1. Crying Babies. This showed up multiple times in our surveys. Volunteers want to do their job well. They fear that they must not be doing the right things when children are upset and they fear that others (especially parents) will feel they are not doing a good job. You know and I know that crying babies are just part of the gig, but they can cause great stress for volunteers.

How you can help. Train directors or hallway floaters to help “rescue” volunteers and babies when crying goes on too long. Recruit someone to walk the little one or utilize strollers or buggies. Create a policy and stick to it about when to call parents when crying gets excessive. Sometimes, there is just no way to fix it. Everyone just cries. Sympathize with volunteers. Merely showing your support and concern goes a long way.

What Volunteers are Uncomfortable With

  1. Dealing with Parents. We were encouraged that numerous volunteers expressed a desire to better connect with the parents of the kids they serve; yet, they are highly uncomfortable doing so. Parents can land on all ends of the spectrum, from being overly protective to being completely uninterested. Volunteers want to engage them, but also fear that parents will disapprove of how they are ministering to their child. They aren’t sure how to communicate discipline issues or other needs that they might have. Though they know those conversations would be beneficial, the awkwardness is difficult to overcome.

How you can help. Relationship overcomes awkward. Create natural opportunities for parents and volunteers to connect. Fellowship times, parties, or Sunday morning “open houses” all allow adults to interact on a personal, non-threatening level. Coach volunteers on the importance of connecting with parents and provide some simple rules of thumb to help ease the tension.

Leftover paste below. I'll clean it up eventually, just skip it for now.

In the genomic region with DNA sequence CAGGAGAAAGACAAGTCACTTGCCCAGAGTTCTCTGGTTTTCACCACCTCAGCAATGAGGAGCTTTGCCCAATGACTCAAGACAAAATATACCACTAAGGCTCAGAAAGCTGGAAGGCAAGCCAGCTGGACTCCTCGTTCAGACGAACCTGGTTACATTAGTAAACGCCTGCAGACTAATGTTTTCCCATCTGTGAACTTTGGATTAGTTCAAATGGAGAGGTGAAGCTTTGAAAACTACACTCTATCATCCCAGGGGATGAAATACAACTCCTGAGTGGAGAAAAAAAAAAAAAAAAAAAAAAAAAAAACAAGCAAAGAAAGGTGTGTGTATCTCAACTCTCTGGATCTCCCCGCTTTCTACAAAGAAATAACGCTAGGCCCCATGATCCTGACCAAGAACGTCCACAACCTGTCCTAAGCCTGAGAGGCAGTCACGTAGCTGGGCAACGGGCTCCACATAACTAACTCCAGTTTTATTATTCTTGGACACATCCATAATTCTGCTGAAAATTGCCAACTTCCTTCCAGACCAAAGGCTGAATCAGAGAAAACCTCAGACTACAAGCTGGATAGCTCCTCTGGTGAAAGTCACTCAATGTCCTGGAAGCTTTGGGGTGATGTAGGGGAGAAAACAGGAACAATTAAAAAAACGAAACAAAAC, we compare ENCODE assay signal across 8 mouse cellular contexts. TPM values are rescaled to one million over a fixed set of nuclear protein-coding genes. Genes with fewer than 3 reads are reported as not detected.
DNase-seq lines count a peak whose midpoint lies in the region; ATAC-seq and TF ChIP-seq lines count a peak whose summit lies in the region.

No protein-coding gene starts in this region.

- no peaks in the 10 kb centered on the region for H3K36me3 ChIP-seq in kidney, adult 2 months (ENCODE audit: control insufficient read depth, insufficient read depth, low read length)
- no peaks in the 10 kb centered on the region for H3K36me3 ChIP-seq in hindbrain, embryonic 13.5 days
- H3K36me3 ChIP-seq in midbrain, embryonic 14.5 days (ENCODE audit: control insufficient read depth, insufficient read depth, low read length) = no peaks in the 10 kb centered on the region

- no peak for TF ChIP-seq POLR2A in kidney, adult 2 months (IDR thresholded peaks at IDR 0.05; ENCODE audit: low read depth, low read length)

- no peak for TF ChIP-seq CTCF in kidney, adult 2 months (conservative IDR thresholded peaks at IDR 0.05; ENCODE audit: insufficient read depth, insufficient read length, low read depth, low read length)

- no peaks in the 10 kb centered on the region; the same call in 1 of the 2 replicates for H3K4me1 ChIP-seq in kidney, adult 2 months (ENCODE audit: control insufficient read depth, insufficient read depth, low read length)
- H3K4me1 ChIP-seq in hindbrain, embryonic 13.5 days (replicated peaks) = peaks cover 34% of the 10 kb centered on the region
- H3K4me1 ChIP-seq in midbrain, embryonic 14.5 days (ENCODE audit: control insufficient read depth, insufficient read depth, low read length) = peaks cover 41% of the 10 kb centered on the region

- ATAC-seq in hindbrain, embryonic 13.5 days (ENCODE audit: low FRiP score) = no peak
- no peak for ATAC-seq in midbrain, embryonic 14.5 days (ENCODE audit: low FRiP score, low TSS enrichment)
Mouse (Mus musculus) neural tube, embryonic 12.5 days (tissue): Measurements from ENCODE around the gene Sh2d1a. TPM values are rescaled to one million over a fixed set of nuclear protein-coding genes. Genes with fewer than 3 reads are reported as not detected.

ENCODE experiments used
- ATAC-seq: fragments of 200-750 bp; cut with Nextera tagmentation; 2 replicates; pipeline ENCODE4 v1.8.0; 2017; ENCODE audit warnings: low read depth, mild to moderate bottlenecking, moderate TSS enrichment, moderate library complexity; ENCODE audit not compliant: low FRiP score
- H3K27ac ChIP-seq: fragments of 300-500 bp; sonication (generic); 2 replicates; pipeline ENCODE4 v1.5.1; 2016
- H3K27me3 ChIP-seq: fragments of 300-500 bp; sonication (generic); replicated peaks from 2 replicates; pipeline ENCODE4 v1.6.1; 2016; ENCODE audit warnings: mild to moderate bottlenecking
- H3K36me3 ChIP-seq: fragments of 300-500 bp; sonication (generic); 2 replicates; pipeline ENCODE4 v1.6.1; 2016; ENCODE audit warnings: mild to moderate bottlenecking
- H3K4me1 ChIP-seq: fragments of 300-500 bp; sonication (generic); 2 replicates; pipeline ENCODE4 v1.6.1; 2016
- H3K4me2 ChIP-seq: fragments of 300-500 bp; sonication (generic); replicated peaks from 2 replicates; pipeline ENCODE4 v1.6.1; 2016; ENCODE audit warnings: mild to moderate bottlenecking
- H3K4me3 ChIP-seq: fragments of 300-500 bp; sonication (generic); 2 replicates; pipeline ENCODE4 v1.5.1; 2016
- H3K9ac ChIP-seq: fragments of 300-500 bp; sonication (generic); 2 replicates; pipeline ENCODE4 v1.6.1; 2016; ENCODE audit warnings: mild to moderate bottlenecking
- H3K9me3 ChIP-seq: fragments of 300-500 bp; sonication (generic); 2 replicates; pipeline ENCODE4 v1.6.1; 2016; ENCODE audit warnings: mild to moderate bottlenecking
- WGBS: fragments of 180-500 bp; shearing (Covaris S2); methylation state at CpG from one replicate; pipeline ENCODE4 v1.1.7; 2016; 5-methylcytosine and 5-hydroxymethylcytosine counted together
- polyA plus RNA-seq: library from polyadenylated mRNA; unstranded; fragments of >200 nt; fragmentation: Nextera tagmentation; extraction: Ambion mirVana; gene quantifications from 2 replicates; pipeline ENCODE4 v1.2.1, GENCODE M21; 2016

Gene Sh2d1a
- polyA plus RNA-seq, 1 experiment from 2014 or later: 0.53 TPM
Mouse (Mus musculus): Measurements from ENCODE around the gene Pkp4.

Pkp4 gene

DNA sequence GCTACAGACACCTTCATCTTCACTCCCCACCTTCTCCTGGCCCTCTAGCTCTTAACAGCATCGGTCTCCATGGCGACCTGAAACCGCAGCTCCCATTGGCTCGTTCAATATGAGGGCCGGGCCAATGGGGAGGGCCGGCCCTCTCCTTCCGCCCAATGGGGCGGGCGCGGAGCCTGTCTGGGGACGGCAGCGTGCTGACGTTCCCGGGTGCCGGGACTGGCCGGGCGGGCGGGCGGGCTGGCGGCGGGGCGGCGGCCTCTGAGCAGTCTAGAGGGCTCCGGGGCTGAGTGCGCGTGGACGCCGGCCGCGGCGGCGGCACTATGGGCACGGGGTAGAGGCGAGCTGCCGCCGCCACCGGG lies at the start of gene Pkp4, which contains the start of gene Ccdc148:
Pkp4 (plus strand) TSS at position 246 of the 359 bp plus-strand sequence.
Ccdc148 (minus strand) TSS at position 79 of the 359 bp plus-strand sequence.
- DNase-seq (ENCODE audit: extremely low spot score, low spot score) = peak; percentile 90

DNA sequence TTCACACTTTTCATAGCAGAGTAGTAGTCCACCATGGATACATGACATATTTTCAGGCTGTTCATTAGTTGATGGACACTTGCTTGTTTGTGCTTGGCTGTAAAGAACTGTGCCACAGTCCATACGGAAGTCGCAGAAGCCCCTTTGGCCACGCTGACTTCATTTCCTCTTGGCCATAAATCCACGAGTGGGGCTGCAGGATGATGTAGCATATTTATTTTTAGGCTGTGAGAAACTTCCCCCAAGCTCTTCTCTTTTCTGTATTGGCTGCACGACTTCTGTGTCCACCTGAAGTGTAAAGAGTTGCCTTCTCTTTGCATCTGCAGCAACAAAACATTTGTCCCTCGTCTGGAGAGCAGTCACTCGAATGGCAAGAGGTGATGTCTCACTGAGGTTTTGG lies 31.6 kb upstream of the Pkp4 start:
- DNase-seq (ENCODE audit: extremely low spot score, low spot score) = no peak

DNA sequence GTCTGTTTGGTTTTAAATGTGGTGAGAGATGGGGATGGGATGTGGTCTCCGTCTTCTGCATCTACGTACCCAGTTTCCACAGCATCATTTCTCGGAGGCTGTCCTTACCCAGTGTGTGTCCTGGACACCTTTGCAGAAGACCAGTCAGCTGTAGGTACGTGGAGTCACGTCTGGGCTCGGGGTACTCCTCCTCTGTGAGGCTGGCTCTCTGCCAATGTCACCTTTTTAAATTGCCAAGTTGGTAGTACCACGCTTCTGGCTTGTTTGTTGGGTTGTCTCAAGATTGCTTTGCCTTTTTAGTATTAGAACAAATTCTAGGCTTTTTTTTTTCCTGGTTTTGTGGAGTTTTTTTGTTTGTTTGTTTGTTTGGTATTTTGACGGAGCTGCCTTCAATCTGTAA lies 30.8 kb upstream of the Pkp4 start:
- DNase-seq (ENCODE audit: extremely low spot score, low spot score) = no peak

1. Conflict Resolution. Very few people enjoy conflict. Whether we like to admit it or not, conflict pops up in our children’s ministry environments. Personality differences, hurt feelings, misunderstandings and more occur, and more often than not are handled in unhealthy ways. Volunteers, like everyone else, are uncomfortable with handling conflict, but unresolved issues can create a very negative environment.

How you can help. Model biblical conflict resolution. Jesus clearly teaches that whether we are the offended (Matthew 18) or the offender (Matthew 5), we must work to resolve the problem. Coach volunteers to handle their problems that way. When they come to you, coach them to go directly to the other person before involving you. You must be the example by handling issues while they are small and refusing to ignore conflict.

  1. Too many kids in the room. Volunteers want to provide safe and good environments. They also want to keep their sanity. They know that when a room is overcrowded, the chance for bad things to happen greatly increases. Because they have those great servants’ hearts, they will grin and bear it, but they are very uncomfortable when they end up in a situation with too many children.

How you can help. Have a great plan for how you handle ratios. An overcrowded room should be the exception, not the rule. Split classes, find more space, redistribute workers, do what it takes to keep numbers manageable. This protects your children and your volunteers!